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Mom was a prolific writer, but never published. She wrote, still in cursive, to a smaller audience, usually her four boys, various relatives and close friends who lived far away.

This was long before the advent of the Internet and around the time that postage stamps cost 13 cents a shot. Even then, in the 1970s, the telephone for children of the Great Depression was not a convenience but a luxury. To talk long distance, she picked up a pen.

It didn’t matter whether she used lined paper or blank stationery, her calligraphy was both exquisite and expressive. Each line was written in indelible ink positioned perfectly parallel to the previous one, testifying to the firm and confident hand of an author concerned with the appearance of each character form as well as the thought behind its expressions.

The i’s were dotted and all t’s were crossed out. There was no white. There were no gum marks. No letters crossed out or entire words blackened out. Nothing was misspelled. She gathered before composing each sentence, each thought.

Her letters spanned pages, and each one began with a recap of the weather with the price of corn and soybeans added for good measure – because she was, after all, a farmer, and so on. is what the farmers talked about.

If she were alive today, I know she would be watching the storm looming on the horizon.

Climate change, a long-standing construction, is here. It’s been a while. I suspect we only get a glimpse of the extent of eroding conditions, how our current defenses will fade in the face of extreme heat, rising tides and torrential rains, and that’s what which will be served morning, noon and night for years to come.

Call it the new normal.

It is not temporary and it is not benign. It’s not just an anomaly. It is a world that experiences – simultaneously – extreme weather events. This is where our carbon consumption habits have taken us. Current conditions will only get worse, regardless of how many policymakers are involved in the new green deals. What our elected officials are legislating today may ward off the worst of what is to come – decades from now – but in the here and now conditions continue to deteriorate. Yes, we have to do something, but it won’t save us from ourselves in the short term. We have waited too long. We have doubted, questioned and ridiculed science.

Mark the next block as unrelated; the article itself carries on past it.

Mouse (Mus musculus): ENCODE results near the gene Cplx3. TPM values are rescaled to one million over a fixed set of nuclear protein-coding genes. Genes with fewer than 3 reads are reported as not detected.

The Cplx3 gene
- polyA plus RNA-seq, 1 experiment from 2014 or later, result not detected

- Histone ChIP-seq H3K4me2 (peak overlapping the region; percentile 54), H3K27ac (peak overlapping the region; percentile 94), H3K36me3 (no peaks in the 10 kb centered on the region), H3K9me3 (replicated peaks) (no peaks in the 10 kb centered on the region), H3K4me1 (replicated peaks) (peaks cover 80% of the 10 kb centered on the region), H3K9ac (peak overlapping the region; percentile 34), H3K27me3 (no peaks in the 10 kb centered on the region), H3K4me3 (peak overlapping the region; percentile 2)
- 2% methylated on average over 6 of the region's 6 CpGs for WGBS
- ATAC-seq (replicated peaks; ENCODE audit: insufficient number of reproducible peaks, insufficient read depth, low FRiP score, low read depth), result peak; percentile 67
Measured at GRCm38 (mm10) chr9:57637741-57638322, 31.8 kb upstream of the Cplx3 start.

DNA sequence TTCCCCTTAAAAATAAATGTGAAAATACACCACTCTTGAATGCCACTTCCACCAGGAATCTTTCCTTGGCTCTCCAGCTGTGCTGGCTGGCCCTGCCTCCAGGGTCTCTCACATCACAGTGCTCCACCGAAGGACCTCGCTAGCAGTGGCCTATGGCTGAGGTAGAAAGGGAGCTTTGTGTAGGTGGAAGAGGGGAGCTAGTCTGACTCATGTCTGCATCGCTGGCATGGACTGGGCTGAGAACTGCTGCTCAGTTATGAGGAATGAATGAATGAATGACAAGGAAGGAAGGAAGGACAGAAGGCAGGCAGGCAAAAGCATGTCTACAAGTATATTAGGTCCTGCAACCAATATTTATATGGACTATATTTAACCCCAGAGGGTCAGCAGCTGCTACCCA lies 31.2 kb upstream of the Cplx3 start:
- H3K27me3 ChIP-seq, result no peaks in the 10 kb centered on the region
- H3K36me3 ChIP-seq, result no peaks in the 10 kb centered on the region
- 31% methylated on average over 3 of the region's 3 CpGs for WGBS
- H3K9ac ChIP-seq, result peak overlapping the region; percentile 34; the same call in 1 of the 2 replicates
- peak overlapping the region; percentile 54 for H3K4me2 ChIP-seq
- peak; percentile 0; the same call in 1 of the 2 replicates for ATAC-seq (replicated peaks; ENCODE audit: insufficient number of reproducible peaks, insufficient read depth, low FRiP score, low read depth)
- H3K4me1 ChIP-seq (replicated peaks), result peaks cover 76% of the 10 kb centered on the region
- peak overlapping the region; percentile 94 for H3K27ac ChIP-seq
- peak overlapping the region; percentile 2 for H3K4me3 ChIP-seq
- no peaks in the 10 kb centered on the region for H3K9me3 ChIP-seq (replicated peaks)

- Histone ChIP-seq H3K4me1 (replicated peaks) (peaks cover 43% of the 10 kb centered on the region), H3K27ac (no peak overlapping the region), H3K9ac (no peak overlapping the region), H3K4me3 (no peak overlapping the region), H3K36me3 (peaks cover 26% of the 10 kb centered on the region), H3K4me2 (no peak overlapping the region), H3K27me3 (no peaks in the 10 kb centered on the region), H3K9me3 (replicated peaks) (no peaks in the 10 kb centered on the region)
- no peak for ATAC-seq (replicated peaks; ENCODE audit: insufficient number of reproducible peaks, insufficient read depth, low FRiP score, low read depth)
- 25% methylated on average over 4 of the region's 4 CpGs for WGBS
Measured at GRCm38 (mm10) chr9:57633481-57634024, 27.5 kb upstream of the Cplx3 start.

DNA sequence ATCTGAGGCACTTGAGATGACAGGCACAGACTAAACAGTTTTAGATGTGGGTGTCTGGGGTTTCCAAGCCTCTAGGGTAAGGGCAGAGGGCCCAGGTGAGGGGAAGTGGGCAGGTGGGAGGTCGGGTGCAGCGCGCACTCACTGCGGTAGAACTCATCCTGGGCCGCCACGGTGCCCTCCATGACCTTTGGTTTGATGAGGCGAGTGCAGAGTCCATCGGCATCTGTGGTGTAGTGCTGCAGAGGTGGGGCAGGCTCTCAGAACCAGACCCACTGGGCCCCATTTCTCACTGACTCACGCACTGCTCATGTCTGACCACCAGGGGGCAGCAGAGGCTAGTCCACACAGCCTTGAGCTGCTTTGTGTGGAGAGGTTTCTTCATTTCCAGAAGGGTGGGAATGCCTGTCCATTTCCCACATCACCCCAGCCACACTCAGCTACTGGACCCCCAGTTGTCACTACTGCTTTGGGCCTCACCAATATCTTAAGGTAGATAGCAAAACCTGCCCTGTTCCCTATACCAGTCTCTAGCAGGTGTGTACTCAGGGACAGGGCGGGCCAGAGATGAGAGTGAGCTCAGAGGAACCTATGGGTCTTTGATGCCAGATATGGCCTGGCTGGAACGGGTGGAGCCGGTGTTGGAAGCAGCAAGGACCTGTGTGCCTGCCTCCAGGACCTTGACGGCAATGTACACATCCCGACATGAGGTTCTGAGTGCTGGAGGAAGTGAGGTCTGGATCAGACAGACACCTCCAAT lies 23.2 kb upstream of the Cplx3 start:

Climate change was a hoax. Remember?

Well, to this day various corners of planet Earth are drunk with punch and reeling from the most recent manifestations of a shared climate changed beyond mankind’s control. Parts of Belgium and Germany were slammed by raging rivers. The landscapes have been reconfigured. In one flooded German town, the Associated Press reported the ground collapsed under family homes, while in another, floodwaters swept through an assisted living facility, killing 12 people.

Back here in North America, wildfires have spread to a dozen states in the western United States as hundreds of people died last week from the heat in the Northwest, where temperatures have reached hundreds of degrees – reaching 115 degrees Fahrenheit in some unfortunate places in the United States.

Lytton, BC, with a population of 300, experienced three days of extreme heat, each breaking a national temperature record. On June 30, the thermometer reached 121.3 degrees, then hours later the small town along the Fraser River in the Canadian Rockies was on fire. A day later, 90 percent of it had been destroyed, burned to the point of being unrecognizable, wiped off the map.

In the remote otherworld of Siberia, where residents endure the coldest winters outside of Antarctica, summer temperatures have reached 100 degrees in the past two years. There, they also fight forest fires, fires that melt what was once permanently frozen ground.

What is clear after watching all of this unfold over the past couple of weeks is that the world is absolutely unprepared for what we let out of the bottle.

This is our performance. Even after discovering that a century of burning carbonaceous fuels pumped greenhouse gases into the atmosphere, we chose to differ. There was too much wealth at stake.

And now, there is no doubt that extreme weather events will continue to be more frequent and intense due to global warming.

If you think conditions are bad now, wait until the nation’s food supply is disrupted, when California’s Central Valley will no longer be able to grow the fruits and vegetables we eat daily because, well, we’re running out of water. and it’s just too hot.

Mom would be nervous. And, looking at the family farm from the perspective of her kitchen table, she would pull out some paper and an ink pen and write a letter – of concern.

– J. Damon Cain is editor of the Register-Herald. You can write to him at dcain@register-herald.com


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